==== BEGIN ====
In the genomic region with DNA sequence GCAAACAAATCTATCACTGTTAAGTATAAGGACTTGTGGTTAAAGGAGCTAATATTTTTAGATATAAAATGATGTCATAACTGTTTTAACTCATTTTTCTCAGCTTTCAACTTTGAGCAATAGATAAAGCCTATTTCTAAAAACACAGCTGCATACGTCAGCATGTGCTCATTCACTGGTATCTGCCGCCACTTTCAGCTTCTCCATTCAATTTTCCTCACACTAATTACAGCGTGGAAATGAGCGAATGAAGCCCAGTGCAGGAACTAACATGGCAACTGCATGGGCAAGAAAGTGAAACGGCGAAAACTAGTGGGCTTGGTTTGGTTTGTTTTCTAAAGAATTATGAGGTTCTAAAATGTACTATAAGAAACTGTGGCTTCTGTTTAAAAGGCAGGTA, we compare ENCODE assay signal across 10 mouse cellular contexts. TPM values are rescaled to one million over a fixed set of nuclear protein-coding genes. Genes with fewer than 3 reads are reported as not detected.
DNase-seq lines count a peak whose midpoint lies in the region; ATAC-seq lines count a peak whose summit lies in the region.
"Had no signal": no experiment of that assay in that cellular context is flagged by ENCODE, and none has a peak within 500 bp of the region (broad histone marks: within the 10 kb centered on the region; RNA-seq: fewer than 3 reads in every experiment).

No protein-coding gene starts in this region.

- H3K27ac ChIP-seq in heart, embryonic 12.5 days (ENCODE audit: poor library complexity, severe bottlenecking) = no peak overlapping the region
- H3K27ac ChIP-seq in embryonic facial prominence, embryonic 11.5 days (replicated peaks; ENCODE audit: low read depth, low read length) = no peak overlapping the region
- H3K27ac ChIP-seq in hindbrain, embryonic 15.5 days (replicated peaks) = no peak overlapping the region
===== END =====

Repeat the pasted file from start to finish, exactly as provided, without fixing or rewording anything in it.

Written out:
In the genomic region with DNA sequence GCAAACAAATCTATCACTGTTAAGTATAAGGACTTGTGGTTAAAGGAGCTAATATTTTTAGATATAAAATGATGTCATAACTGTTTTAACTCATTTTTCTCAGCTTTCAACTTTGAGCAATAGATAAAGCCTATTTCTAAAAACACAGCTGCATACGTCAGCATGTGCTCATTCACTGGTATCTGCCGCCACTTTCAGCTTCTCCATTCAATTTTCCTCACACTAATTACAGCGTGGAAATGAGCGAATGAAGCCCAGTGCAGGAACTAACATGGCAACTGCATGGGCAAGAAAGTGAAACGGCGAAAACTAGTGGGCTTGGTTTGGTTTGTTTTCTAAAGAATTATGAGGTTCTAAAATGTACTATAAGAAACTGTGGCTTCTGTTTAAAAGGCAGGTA, we compare ENCODE assay signal across 10 mouse cellular contexts. TPM values are rescaled to one million over a fixed set of nuclear protein-coding genes. Genes with fewer than 3 reads are reported as not detected.
DNase-seq lines count a peak whose midpoint lies in the region; ATAC-seq lines count a peak whose summit lies in the region.
"Had no signal": no experiment of that assay in that cellular context is flagged by ENCODE, and none has a peak within 500 bp of the region (broad histone marks: within the 10 kb centered on the region; RNA-seq: fewer than 3 reads in every experiment).

No protein-coding gene starts in this region.

- H3K27ac ChIP-seq in heart, embryonic 12.5 days (ENCODE audit: poor library complexity, severe bottlenecking) = no peak overlapping the region
- H3K27ac ChIP-seq in embryonic facial prominence, embryonic 11.5 days (replicated peaks; ENCODE audit: low read depth, low read length) = no peak overlapping the region
- H3K27ac ChIP-seq in hindbrain, embryonic 15.5 days (replicated peaks) = no peak overlapping the region